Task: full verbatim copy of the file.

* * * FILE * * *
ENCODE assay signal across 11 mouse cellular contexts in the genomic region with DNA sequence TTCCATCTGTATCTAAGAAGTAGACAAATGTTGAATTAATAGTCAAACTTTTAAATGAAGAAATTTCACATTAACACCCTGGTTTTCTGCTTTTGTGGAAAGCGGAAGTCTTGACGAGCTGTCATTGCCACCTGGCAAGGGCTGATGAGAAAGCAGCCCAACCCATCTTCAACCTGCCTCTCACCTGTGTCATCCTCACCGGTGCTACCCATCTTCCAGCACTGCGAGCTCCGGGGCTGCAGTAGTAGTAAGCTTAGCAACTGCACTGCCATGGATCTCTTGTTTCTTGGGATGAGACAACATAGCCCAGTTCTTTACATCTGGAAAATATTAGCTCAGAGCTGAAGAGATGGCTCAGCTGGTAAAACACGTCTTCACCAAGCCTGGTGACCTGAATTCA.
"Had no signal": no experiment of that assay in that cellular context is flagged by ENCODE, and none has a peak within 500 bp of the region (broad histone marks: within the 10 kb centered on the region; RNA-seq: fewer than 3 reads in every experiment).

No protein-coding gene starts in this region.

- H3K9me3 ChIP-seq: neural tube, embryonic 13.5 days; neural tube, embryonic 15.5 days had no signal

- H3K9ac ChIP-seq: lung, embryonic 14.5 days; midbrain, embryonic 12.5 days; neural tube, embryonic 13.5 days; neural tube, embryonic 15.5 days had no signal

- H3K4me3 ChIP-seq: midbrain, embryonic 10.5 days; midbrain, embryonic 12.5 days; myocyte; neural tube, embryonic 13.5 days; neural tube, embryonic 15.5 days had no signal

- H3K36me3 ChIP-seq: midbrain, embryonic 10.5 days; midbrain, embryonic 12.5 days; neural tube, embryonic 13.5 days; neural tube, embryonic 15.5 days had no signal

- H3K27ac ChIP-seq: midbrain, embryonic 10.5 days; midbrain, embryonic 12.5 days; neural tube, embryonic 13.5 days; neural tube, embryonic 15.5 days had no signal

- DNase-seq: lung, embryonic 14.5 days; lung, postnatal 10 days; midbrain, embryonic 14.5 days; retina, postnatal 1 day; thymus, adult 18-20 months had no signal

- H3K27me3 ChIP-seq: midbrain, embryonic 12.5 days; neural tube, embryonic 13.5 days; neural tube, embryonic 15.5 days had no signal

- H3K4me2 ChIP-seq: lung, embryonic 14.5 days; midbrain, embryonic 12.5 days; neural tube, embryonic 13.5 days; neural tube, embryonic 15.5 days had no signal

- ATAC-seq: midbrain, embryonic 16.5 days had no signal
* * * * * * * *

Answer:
ENCODE assay signal across 11 mouse cellular contexts in the genomic region with DNA sequence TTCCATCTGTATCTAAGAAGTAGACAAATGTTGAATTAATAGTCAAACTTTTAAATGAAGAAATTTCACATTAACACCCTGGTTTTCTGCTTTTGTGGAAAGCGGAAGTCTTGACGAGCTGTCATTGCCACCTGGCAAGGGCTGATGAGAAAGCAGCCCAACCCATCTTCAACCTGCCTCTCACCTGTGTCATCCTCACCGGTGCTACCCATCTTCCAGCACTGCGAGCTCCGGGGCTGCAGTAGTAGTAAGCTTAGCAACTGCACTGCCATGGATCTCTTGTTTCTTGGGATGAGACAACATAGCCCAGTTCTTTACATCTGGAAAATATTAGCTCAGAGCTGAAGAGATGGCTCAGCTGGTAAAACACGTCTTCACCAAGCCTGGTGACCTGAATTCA.
"Had no signal": no experiment of that assay in that cellular context is flagged by ENCODE, and none has a peak within 500 bp of the region (broad histone marks: within the 10 kb centered on the region; RNA-seq: fewer than 3 reads in every experiment).

No protein-coding gene starts in this region.

- H3K9me3 ChIP-seq: neural tube, embryonic 13.5 days; neural tube, embryonic 15.5 days had no signal

- H3K9ac ChIP-seq: lung, embryonic 14.5 days; midbrain, embryonic 12.5 days; neural tube, embryonic 13.5 days; neural tube, embryonic 15.5 days had no signal

- H3K4me3 ChIP-seq: midbrain, embryonic 10.5 days; midbrain, embryonic 12.5 days; myocyte; neural tube, embryonic 13.5 days; neural tube, embryonic 15.5 days had no signal

- H3K36me3 ChIP-seq: midbrain, embryonic 10.5 days; midbrain, embryonic 12.5 days; neural tube, embryonic 13.5 days; neural tube, embryonic 15.5 days had no signal

- H3K27ac ChIP-seq: midbrain, embryonic 10.5 days; midbrain, embryonic 12.5 days; neural tube, embryonic 13.5 days; neural tube, embryonic 15.5 days had no signal

- DNase-seq: lung, embryonic 14.5 days; lung, postnatal 10 days; midbrain, embryonic 14.5 days; retina, postnatal 1 day; thymus, adult 18-20 months had no signal

- H3K27me3 ChIP-seq: midbrain, embryonic 12.5 days; neural tube, embryonic 13.5 days; neural tube, embryonic 15.5 days had no signal

- H3K4me2 ChIP-seq: lung, embryonic 14.5 days; midbrain, embryonic 12.5 days; neural tube, embryonic 13.5 days; neural tube, embryonic 15.5 days had no signal

- ATAC-seq: midbrain, embryonic 16.5 days had no signal